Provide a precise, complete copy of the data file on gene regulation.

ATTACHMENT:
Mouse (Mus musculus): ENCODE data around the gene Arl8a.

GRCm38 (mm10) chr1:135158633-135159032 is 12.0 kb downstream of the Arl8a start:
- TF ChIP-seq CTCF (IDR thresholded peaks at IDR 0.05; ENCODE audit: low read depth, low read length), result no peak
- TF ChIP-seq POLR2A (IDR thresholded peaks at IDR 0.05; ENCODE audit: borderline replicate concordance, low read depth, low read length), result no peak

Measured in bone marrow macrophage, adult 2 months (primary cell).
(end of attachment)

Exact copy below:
Mouse (Mus musculus): ENCODE data around the gene Arl8a.

GRCm38 (mm10) chr1:135158633-135159032 is 12.0 kb downstream of the Arl8a start:
- TF ChIP-seq CTCF (IDR thresholded peaks at IDR 0.05; ENCODE audit: low read depth, low read length), result no peak
- TF ChIP-seq POLR2A (IDR thresholded peaks at IDR 0.05; ENCODE audit: borderline replicate concordance, low read depth, low read length), result no peak

Measured in bone marrow macrophage, adult 2 months (primary cell).